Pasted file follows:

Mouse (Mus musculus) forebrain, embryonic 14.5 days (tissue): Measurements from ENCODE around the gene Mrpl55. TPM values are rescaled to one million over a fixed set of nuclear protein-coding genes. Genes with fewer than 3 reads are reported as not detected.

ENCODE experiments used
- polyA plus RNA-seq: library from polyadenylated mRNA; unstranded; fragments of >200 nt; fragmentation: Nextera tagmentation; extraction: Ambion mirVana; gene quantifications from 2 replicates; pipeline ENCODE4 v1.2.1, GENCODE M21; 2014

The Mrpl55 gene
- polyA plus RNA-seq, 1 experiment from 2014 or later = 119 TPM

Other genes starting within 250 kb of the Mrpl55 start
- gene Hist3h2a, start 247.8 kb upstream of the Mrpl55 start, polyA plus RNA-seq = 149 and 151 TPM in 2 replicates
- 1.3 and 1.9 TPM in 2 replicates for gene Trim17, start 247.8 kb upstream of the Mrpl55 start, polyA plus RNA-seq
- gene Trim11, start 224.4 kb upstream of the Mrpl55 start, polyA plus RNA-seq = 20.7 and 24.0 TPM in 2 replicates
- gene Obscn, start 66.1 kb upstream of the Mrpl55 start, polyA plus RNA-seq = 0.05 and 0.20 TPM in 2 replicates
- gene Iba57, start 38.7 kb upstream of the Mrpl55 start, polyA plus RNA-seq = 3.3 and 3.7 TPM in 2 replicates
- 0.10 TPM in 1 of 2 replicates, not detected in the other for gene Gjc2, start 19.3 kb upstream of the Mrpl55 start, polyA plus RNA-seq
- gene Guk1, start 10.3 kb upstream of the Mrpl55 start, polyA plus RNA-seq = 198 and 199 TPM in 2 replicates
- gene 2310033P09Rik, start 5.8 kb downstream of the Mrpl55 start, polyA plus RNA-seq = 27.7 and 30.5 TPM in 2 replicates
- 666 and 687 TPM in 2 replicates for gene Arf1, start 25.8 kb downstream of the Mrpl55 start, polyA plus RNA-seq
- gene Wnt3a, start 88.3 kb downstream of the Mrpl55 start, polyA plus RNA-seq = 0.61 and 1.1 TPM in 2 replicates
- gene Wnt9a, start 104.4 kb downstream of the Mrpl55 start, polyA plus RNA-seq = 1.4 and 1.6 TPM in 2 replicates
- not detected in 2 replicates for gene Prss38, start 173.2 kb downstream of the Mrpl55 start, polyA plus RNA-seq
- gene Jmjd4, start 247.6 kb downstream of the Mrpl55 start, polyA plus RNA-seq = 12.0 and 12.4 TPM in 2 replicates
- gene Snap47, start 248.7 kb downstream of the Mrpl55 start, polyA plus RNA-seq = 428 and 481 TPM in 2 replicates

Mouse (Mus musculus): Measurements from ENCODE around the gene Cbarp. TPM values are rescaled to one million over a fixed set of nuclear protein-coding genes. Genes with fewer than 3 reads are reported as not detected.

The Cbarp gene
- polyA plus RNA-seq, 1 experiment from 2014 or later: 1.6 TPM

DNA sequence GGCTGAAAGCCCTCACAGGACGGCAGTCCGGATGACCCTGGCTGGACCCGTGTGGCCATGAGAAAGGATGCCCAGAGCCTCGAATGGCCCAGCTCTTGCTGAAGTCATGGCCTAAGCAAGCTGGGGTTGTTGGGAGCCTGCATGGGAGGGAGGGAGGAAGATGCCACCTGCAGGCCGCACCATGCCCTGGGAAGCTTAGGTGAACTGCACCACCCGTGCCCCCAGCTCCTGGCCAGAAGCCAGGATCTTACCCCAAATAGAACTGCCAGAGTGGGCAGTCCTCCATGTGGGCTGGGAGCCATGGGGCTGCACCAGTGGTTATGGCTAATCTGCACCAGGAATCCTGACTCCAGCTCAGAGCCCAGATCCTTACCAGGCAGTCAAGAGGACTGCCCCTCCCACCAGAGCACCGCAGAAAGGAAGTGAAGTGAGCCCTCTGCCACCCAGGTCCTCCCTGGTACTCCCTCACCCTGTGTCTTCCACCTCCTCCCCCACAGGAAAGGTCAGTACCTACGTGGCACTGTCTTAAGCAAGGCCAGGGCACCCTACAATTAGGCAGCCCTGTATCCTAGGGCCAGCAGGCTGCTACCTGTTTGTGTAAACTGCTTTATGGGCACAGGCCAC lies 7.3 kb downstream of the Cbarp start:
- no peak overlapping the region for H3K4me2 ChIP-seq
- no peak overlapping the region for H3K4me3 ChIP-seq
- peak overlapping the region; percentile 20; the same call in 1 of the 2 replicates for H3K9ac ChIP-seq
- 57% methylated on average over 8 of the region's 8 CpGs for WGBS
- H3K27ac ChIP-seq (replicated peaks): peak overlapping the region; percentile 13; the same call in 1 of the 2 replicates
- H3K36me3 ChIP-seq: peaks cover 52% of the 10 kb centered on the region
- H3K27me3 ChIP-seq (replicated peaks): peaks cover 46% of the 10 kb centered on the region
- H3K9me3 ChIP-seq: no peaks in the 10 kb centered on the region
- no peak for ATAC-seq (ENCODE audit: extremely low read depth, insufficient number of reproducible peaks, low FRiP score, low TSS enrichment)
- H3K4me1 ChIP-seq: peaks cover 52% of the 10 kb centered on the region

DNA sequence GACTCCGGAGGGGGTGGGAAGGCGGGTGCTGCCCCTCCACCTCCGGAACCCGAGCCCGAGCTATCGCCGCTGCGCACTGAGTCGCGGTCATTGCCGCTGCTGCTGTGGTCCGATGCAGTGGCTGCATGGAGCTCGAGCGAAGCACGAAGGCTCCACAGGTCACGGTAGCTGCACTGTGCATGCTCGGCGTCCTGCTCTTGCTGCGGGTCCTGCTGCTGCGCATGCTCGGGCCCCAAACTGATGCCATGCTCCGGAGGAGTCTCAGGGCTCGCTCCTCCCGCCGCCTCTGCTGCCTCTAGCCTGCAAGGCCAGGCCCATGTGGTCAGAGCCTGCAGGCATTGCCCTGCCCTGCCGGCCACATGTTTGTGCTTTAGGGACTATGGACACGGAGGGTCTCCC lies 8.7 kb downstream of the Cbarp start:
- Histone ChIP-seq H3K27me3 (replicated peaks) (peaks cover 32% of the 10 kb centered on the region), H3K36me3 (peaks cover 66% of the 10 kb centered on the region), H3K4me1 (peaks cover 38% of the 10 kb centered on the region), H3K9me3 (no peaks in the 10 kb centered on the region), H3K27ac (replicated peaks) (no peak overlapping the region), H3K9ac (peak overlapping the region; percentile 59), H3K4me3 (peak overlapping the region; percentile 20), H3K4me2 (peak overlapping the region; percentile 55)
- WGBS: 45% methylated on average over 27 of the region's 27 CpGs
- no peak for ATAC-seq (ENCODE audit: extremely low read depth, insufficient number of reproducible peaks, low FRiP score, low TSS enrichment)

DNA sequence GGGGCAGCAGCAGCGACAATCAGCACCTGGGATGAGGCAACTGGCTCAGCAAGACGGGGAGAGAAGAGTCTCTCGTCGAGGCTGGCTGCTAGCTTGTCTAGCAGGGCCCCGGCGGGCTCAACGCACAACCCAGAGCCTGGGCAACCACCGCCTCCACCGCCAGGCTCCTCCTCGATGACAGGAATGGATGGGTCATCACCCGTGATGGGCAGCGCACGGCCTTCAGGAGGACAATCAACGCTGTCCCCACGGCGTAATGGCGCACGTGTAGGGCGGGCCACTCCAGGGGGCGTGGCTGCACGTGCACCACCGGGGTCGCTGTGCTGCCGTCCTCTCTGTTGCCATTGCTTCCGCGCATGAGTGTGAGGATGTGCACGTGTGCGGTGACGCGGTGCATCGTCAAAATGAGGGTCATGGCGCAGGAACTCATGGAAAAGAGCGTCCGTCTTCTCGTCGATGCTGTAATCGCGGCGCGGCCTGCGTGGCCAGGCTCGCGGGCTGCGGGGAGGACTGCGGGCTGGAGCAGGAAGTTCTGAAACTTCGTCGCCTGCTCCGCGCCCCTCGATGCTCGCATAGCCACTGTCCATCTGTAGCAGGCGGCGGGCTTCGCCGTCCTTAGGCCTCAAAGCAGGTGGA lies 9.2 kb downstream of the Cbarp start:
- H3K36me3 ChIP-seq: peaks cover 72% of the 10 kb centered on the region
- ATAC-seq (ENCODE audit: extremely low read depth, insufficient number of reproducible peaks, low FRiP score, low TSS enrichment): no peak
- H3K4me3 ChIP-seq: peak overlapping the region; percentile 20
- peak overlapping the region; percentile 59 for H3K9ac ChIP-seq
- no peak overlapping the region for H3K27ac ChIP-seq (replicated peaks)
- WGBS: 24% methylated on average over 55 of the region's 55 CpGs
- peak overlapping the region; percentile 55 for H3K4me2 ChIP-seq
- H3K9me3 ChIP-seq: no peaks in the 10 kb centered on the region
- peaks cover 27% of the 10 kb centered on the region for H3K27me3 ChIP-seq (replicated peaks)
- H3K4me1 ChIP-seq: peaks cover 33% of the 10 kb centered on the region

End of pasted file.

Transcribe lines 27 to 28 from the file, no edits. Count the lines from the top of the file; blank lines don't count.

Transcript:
- peak overlapping the region; percentile 20; the same call in 1 of the 2 replicates for H3K9ac ChIP-seq
- 57% methylated on average over 8 of the region's 8 CpGs for WGBS